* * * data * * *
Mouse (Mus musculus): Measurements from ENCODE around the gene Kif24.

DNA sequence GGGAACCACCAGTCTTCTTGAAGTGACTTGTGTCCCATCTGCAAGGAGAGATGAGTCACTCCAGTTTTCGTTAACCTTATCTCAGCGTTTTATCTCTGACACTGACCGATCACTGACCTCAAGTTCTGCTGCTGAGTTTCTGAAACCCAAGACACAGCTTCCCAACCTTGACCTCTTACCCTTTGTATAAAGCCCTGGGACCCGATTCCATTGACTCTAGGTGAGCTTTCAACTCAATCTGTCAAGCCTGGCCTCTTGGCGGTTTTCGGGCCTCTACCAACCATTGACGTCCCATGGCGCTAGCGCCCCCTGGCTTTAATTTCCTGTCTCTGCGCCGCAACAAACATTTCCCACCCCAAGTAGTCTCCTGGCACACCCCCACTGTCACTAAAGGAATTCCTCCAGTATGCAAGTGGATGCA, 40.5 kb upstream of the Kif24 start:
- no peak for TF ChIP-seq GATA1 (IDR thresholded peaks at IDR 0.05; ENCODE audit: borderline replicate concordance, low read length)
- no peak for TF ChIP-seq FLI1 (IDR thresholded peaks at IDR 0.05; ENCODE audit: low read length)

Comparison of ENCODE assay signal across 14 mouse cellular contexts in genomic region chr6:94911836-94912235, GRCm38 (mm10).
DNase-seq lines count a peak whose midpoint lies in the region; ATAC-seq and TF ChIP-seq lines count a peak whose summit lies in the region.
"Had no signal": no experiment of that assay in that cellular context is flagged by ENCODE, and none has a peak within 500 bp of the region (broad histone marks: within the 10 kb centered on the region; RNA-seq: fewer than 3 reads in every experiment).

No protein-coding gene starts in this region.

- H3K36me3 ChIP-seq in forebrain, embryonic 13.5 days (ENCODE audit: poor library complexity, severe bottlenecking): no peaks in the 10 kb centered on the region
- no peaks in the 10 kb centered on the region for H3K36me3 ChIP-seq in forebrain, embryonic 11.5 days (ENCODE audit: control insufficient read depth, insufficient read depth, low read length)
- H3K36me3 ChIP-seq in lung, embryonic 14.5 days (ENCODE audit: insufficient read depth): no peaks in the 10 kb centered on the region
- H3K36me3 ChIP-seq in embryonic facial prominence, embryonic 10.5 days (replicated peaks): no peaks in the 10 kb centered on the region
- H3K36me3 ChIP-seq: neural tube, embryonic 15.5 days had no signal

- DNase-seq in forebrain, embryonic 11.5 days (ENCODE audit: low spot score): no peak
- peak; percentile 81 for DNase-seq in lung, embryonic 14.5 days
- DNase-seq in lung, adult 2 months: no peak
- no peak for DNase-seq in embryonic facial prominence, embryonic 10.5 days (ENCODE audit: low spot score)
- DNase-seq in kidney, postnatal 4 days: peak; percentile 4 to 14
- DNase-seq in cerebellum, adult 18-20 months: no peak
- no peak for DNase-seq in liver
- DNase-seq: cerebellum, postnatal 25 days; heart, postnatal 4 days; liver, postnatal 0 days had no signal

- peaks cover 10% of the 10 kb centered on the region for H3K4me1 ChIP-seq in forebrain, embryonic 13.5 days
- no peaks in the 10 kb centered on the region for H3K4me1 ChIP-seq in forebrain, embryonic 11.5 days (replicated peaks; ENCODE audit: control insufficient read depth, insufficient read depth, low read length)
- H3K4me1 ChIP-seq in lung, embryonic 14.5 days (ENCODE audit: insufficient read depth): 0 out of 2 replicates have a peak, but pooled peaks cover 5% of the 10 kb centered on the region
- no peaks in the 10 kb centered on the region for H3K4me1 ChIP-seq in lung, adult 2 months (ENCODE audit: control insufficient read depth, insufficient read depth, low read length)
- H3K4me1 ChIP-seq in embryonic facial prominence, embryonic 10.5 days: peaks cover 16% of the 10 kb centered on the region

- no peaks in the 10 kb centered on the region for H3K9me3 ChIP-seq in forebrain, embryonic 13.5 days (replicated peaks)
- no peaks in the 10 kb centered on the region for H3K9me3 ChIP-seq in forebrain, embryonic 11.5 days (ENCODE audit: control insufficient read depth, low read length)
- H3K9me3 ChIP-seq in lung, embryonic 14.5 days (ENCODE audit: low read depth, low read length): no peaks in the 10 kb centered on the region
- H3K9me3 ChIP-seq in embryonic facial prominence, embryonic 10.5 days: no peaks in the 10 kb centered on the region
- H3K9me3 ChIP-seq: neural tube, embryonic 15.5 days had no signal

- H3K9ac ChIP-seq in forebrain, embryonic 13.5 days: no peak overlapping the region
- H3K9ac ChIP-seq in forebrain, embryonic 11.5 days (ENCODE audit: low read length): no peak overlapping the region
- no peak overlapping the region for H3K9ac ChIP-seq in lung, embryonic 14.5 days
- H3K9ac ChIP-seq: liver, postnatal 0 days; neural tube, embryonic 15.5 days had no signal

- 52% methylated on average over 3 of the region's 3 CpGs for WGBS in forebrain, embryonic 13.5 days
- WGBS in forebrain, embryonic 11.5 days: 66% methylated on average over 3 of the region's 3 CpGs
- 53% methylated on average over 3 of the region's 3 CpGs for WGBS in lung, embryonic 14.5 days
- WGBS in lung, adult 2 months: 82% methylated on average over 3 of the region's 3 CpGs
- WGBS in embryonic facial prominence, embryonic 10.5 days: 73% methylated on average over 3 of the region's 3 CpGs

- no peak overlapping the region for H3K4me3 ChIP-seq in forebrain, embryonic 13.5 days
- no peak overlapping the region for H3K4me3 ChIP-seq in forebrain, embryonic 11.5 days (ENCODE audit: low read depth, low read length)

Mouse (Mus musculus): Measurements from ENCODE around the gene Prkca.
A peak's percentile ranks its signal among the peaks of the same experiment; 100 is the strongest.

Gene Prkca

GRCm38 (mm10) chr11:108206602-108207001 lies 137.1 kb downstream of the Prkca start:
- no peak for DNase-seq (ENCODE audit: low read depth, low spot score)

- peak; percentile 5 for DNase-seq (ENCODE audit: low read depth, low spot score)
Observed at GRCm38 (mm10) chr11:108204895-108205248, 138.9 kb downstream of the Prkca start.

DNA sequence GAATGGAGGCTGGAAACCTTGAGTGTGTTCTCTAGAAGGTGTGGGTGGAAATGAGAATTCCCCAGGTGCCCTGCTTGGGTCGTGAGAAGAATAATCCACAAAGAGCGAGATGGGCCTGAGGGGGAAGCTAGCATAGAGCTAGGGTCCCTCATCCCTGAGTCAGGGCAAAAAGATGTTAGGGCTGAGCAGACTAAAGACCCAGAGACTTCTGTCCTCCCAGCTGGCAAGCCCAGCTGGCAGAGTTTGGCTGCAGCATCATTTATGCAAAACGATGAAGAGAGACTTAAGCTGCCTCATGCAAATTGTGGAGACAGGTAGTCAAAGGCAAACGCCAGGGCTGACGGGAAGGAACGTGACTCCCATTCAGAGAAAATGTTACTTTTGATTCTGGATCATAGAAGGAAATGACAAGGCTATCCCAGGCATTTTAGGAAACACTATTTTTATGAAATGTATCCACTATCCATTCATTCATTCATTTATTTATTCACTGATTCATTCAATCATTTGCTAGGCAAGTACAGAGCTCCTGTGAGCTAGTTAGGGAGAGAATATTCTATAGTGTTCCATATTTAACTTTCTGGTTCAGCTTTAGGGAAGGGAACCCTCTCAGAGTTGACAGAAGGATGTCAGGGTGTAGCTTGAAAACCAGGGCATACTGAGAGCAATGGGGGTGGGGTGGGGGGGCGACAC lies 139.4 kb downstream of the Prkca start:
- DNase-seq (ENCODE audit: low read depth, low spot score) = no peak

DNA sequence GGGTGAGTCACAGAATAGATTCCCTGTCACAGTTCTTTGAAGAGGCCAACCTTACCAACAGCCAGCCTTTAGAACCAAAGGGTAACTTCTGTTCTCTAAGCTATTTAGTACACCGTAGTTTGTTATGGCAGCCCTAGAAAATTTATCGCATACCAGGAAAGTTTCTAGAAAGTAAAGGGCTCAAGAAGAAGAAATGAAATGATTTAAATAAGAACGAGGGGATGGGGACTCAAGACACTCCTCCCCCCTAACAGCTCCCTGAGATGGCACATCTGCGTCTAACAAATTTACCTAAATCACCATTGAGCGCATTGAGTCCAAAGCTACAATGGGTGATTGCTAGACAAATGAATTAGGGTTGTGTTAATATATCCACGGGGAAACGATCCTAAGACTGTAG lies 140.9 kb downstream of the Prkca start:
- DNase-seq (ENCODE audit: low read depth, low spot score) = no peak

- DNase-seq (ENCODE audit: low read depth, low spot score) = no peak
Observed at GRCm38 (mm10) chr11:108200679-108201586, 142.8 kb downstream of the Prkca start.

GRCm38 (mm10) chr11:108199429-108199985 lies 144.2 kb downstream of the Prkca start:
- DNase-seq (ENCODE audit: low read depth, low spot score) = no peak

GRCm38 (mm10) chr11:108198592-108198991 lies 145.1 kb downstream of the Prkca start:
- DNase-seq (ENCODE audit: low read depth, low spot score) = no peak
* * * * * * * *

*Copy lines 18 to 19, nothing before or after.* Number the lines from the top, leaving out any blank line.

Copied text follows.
- DNase-seq in kidney, postnatal 4 days: peak; percentile 4 to 14
- DNase-seq in cerebellum, adult 18-20 months: no peak